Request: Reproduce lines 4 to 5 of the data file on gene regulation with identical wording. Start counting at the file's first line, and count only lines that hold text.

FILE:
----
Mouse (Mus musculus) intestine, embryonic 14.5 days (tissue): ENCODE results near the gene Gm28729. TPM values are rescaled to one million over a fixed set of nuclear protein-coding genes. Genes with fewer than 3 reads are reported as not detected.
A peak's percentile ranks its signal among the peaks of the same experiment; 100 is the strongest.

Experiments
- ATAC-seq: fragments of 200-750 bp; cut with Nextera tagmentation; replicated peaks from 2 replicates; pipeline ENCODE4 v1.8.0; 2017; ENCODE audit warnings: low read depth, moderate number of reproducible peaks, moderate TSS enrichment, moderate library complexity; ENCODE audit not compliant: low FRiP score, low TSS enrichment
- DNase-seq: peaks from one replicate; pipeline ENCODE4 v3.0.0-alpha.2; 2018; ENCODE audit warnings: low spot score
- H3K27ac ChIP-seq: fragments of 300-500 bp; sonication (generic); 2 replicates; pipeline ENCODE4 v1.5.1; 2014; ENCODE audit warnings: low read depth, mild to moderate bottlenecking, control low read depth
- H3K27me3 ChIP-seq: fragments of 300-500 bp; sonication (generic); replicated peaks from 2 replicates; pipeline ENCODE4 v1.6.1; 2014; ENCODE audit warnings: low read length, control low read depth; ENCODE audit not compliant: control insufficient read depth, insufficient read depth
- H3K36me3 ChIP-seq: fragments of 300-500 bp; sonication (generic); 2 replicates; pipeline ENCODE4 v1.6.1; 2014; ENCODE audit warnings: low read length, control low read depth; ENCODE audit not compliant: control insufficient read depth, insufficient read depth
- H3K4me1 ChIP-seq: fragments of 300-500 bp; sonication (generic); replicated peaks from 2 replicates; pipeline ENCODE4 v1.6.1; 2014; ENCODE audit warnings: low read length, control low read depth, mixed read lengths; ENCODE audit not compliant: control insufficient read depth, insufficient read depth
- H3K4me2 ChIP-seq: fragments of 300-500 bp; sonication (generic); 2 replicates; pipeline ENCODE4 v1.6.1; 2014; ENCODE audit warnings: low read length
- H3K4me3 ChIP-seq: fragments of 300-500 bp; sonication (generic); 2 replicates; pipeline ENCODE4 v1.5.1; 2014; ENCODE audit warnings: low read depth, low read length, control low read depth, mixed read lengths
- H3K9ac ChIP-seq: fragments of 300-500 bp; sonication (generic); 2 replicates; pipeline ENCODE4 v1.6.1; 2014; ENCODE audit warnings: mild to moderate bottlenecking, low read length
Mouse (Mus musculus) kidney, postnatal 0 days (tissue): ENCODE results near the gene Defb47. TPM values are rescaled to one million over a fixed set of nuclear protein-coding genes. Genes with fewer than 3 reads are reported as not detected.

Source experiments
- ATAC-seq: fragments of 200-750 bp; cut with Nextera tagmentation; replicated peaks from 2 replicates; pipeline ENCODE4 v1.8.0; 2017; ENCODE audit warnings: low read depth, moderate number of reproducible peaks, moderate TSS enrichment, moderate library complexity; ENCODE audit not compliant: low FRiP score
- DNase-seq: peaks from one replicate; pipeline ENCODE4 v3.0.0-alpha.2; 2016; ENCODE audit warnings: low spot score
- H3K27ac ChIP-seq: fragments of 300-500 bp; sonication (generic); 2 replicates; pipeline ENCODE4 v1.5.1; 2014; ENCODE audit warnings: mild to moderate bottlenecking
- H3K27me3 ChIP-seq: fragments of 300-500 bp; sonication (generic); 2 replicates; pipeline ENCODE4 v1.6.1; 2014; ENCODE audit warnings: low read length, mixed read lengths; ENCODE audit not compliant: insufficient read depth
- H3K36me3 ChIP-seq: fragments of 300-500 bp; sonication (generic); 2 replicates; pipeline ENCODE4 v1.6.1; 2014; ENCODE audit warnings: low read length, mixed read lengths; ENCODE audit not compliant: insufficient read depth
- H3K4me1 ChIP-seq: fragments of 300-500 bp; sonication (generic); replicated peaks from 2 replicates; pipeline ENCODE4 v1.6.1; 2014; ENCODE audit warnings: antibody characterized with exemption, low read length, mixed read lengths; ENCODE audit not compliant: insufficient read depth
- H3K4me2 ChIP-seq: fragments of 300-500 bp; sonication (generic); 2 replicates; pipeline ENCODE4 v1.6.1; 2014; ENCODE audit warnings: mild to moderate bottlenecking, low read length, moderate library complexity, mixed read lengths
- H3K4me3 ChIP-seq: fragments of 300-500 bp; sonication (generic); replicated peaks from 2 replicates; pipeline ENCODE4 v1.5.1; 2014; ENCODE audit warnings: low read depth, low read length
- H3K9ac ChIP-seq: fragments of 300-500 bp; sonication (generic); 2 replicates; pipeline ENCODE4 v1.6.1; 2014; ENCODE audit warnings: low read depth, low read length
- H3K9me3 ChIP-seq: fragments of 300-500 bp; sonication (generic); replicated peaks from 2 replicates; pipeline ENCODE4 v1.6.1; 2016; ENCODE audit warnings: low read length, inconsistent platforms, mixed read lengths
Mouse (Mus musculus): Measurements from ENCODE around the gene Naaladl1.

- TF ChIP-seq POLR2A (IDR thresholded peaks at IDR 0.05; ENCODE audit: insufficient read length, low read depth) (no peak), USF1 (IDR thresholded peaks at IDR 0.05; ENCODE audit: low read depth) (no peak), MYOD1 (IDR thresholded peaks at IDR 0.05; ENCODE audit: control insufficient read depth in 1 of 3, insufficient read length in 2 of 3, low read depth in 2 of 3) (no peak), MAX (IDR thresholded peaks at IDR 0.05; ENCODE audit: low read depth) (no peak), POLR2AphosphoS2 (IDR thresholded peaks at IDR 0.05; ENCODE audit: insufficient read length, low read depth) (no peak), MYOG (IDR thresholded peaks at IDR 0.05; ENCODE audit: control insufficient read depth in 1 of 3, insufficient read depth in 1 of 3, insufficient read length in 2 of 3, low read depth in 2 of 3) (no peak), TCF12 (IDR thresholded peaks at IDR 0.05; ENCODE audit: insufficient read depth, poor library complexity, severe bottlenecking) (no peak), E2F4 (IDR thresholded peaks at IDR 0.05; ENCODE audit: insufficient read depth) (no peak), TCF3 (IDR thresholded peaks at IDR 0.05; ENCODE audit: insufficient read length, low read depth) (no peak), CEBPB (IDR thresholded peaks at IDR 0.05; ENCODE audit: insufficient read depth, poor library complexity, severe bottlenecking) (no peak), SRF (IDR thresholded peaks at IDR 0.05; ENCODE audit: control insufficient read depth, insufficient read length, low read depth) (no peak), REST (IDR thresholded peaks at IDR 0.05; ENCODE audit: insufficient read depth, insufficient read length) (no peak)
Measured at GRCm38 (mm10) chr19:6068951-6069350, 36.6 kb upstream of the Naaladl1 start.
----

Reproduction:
- ATAC-seq: fragments of 200-750 bp; cut with Nextera tagmentation; replicated peaks from 2 replicates; pipeline ENCODE4 v1.8.0; 2017; ENCODE audit warnings: low read depth, moderate number of reproducible peaks, moderate TSS enrichment, moderate library complexity; ENCODE audit not compliant: low FRiP score, low TSS enrichment
- DNase-seq: peaks from one replicate; pipeline ENCODE4 v3.0.0-alpha.2; 2018; ENCODE audit warnings: low spot score